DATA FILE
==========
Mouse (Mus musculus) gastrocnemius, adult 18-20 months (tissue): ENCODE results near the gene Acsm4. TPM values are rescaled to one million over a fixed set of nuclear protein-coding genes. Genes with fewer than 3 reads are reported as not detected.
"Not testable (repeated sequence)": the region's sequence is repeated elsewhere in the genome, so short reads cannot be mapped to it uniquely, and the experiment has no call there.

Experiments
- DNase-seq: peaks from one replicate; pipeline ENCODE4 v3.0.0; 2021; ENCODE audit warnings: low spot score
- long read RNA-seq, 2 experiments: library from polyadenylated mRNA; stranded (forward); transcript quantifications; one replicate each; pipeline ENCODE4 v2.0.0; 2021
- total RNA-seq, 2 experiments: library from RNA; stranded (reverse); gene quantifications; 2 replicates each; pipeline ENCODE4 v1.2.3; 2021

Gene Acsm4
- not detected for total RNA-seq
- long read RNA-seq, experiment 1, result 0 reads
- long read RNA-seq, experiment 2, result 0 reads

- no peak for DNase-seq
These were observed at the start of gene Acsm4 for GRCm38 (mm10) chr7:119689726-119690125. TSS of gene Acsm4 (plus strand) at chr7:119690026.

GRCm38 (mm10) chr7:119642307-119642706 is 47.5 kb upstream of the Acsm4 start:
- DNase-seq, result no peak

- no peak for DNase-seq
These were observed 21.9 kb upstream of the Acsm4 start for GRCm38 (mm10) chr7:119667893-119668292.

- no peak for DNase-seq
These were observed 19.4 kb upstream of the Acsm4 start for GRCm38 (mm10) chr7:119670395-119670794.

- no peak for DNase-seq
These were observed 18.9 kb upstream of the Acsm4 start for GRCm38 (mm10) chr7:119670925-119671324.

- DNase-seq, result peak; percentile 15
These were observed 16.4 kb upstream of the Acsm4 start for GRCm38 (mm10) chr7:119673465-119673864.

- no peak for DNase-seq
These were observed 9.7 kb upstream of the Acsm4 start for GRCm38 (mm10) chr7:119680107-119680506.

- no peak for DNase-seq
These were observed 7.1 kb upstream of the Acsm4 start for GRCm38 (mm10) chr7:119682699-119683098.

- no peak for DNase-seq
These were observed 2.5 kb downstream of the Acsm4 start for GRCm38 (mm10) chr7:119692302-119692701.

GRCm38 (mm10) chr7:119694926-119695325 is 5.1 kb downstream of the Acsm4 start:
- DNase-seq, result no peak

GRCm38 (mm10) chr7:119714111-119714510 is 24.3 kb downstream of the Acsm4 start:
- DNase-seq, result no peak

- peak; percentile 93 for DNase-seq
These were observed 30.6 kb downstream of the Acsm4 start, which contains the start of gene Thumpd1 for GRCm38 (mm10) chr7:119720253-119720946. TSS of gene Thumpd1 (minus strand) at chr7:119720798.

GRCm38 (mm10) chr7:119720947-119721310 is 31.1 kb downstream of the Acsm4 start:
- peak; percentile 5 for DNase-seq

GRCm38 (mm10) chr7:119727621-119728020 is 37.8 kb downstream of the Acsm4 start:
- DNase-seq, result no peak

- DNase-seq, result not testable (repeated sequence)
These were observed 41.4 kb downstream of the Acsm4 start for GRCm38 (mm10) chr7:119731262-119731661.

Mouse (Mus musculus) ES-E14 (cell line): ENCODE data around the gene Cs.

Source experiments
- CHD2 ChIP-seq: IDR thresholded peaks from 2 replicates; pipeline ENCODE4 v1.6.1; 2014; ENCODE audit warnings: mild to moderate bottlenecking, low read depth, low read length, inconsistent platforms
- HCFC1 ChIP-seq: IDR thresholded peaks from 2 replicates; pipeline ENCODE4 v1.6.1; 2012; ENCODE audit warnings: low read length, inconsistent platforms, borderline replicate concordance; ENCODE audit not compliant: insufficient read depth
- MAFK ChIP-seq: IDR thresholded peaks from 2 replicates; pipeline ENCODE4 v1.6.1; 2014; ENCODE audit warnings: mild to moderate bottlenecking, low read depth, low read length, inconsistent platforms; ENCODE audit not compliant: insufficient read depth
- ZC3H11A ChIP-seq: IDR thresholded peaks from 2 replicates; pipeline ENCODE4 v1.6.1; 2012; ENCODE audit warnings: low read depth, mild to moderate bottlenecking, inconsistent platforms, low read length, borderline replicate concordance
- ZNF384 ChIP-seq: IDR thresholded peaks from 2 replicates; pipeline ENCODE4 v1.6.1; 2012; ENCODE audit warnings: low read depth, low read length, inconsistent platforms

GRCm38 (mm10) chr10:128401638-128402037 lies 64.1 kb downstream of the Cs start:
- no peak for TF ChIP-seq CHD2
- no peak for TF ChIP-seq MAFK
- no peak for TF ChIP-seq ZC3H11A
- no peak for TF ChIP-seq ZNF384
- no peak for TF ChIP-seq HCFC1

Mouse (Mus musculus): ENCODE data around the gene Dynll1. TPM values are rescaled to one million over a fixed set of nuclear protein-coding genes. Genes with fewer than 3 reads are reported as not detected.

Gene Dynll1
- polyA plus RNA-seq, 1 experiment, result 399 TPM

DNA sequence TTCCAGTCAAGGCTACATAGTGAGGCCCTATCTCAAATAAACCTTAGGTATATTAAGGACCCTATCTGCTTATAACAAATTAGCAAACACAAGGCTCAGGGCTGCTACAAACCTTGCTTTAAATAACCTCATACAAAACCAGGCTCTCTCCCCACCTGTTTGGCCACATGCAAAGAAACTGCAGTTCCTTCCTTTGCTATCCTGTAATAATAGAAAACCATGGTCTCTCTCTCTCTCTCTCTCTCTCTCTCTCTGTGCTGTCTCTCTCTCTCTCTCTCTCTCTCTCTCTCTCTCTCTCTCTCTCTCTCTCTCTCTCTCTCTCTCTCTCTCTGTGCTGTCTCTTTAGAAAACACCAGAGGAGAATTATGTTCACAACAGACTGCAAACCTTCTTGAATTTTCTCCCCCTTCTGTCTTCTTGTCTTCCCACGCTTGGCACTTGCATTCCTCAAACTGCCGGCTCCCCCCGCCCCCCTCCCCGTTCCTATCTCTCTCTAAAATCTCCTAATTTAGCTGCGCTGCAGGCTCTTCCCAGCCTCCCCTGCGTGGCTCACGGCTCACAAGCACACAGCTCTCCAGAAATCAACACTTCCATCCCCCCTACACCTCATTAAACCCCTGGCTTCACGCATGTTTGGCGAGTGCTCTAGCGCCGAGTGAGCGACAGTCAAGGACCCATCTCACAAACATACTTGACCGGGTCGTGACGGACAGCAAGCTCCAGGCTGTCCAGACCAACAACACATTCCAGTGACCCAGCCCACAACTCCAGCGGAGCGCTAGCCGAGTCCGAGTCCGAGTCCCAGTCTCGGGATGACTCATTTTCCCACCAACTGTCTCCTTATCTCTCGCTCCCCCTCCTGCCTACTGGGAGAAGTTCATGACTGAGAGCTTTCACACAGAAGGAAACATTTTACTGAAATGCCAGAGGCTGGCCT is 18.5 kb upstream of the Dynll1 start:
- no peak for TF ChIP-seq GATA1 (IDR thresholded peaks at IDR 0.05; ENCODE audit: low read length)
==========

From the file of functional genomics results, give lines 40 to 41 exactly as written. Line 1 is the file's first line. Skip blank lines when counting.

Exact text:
These were observed 41.4 kb downstream of the Acsm4 start for GRCm38 (mm10) chr7:119731262-119731661.

Mouse (Mus musculus) ES-E14 (cell line): ENCODE data around the gene Cs.